- Start steaming! Start in the far corner of the room (farthest from your water source) and work backwards so you’re never walking on the wet carpet.
- Go slowly. Steam cleaners are slower than vacuums, so walk slowly, about one step every two seconds. This will give the cleaner time to break down and suck up the dirt while removing excess water.
- Work in sections. Run the machine in long lines, not short strokes like you would a vacuum. Overlap each pass by an inch or so to avoid leaving lines of dirty carpet.
- Dry your carpet thoroughly. Keep all objects off the floor. Don’t walk on the carpet if at all possible, or at least keep dirty shoes off it until it’s dry. Set up box fans, turn on ceiling fans, or open windows to facilitate faster drying. This will help prevent mold and mildew.
- Practice good carpet maintenance. Vacuum at least twice a week. Use doormats at every exterior door. Remind everyone to wipe their feet. Even better, make it a routine for everyone to remove their shoes as soon as they come in. Have slippers available (even for guests) for use indoors.
What else can you steam clean besides carpet?
A number of household surfaces can benefit from a good steam cleaning. Some of these may surprise you. Many require a handheld steamer or hose attachment.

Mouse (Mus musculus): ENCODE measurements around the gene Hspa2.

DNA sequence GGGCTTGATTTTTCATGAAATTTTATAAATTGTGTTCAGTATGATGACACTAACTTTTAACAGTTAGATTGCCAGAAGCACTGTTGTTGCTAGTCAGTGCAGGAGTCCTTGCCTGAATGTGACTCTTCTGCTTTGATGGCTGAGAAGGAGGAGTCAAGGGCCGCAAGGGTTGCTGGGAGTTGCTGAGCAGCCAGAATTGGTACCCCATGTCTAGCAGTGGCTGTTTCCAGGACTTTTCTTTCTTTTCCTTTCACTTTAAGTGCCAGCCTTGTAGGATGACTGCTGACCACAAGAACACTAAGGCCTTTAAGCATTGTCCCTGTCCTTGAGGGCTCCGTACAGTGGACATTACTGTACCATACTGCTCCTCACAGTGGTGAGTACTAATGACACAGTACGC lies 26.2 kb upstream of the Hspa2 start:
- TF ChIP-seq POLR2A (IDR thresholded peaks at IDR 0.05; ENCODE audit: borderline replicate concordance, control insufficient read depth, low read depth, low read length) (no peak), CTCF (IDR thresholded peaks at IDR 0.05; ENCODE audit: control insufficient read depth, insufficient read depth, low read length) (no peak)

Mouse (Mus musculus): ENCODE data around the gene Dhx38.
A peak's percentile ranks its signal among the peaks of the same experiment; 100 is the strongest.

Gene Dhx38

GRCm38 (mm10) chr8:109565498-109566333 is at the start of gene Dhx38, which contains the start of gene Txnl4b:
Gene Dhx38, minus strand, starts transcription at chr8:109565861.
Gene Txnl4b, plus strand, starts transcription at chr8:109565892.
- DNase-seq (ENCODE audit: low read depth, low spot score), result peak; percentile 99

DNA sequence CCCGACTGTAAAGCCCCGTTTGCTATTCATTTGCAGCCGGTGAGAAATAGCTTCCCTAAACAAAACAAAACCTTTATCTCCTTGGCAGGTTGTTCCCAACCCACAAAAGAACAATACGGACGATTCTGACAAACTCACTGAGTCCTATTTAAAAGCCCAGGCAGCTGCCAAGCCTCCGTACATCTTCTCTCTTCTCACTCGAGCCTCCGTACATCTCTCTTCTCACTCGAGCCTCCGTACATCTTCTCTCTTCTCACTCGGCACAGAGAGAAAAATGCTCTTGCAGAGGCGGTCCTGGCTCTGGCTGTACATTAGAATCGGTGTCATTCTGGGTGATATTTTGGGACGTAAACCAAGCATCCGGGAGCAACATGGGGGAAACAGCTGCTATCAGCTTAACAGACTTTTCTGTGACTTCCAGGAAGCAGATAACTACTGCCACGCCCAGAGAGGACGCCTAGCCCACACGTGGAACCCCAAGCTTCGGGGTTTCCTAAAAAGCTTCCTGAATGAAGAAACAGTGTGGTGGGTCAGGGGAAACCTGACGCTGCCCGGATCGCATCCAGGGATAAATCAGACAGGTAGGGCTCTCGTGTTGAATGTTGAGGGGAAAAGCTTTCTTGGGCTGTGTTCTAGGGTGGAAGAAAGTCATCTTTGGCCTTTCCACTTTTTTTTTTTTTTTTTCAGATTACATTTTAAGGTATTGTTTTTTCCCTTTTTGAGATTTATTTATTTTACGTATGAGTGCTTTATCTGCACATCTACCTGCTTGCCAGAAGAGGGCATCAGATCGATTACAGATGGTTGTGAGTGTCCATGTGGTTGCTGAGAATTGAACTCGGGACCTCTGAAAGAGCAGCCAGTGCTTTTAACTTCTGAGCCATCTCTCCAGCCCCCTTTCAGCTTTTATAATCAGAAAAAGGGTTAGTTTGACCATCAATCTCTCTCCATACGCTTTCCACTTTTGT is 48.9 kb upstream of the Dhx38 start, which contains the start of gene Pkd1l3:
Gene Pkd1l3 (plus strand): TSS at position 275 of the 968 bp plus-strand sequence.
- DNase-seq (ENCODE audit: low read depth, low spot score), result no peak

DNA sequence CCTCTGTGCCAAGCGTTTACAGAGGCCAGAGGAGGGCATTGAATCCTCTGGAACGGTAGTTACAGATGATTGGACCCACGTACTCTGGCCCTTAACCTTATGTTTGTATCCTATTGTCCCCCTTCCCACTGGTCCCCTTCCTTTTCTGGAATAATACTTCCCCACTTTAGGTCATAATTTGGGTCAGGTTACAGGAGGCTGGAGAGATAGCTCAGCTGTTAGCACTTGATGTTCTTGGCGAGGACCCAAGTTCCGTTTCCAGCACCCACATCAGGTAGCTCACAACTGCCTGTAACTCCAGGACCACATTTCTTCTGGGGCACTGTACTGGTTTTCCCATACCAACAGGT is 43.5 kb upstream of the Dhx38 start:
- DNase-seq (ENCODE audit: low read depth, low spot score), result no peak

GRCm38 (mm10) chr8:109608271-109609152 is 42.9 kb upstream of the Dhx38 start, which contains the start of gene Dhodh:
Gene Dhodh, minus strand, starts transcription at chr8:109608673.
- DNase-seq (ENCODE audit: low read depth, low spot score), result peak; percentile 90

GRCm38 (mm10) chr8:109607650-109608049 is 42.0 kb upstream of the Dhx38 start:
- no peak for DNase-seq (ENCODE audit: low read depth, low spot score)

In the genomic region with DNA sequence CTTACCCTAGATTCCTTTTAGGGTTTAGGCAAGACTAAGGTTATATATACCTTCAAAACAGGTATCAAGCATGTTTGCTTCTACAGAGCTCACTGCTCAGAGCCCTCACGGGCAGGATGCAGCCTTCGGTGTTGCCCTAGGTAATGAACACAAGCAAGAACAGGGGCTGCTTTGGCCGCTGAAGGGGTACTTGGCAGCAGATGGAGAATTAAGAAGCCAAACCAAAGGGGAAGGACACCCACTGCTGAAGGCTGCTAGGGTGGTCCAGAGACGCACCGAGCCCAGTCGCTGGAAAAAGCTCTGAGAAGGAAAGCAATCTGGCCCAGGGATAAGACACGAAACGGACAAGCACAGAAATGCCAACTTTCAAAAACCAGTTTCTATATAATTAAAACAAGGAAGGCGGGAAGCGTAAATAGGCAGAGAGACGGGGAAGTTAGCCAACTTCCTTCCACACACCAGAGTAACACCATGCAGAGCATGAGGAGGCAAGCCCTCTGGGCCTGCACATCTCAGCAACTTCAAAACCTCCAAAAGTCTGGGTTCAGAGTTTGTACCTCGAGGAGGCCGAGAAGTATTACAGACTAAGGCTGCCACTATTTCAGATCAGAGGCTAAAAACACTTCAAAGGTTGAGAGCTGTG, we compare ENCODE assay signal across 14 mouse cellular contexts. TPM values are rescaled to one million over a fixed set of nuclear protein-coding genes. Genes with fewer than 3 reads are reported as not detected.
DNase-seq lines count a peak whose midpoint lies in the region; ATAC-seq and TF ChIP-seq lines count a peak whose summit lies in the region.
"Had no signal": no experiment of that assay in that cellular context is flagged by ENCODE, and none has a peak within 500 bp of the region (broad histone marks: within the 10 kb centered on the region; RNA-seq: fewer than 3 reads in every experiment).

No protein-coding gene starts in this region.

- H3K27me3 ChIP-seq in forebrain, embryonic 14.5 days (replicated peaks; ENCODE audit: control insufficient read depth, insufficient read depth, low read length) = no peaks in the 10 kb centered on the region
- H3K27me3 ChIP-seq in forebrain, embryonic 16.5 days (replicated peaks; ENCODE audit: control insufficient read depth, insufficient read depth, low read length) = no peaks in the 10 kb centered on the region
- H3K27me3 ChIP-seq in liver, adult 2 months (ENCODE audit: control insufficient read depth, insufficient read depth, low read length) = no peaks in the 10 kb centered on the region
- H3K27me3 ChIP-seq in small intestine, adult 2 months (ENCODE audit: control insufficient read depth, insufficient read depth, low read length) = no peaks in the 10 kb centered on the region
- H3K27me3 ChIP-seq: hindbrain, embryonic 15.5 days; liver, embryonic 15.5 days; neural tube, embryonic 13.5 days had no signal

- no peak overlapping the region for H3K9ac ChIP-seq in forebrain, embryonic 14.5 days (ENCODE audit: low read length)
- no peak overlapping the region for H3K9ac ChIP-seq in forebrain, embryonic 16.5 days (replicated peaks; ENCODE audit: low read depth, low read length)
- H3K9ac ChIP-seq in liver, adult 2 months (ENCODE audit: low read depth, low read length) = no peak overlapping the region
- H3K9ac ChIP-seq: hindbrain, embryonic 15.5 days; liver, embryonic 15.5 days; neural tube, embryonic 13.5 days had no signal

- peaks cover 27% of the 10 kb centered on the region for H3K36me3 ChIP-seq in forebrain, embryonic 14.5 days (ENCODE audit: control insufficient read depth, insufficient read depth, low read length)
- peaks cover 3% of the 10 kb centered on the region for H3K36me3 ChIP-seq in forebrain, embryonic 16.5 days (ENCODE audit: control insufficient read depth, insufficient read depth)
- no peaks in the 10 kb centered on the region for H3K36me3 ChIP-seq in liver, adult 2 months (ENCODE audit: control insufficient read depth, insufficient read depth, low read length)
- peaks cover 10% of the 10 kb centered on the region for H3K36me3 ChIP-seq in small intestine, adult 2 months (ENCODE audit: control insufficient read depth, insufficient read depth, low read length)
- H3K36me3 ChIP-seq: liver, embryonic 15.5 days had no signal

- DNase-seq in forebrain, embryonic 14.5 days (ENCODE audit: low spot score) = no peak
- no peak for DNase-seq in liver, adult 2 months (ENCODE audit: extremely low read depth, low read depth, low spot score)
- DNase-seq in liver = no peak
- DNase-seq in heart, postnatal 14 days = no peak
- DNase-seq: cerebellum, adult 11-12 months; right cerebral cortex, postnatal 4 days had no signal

- Furniture fabrics, drapes, & mattresses
(Steam can remove stains and kill dust mites. Keep the steamer moving constantly to avoid soaking the fabric.)
- Doorknobs & light switches
- Patio furniture
- Pet cages
- Removing wallpaper
(For stubborn wallpaper, first score the paper, then hold the steamer on it long enough to penetrate the paper and soften the glue. Test every few seconds to see if it can be pulled up. Use a scraper to remove the paper so you don’t burn your hands).
- Sealed hard floors, including wood, laminate, tile, and vinyl
- Glass & mirrors
- Kitchen appliances
- Children’s toys, cribs, and diaper changing table
- Shower doors
(Use a squeegee attachment if available, starting from the top, and work your way down. Wipe the doors with a clean, dry microfiber cloth when finished).
- Freezer defrosting
- Dusting artificial plants
- Garden tools
- Ice/water dispensers
What NOT to steam clean
There are some surfaces that should either not be steam cleaned at all or steam cleaned with extreme caution. Take wood flooring, for example. Some sealed wood floors can handle a steam mop, but it’s super important to make sure there is no excess water left behind.
Here are other surfaces you should either avoid or be very careful with when it comes to steam cleaning:
- Any unsealed, waxed, polished, or freshly-painted surface
- Delicate fabrics. If it says “dry clean only”, don’t steam it. Always read the tags for proper cleaning instructions.
- Musical instruments
- Anything made of wood. If it’s sealed or painted, at least do not linger for long with the steamer. Make sure it’s totally dry after cleaning, and test in a small spot first.
- Nylon mesh window screens
- Unpainted, primed, or flat-painted drywall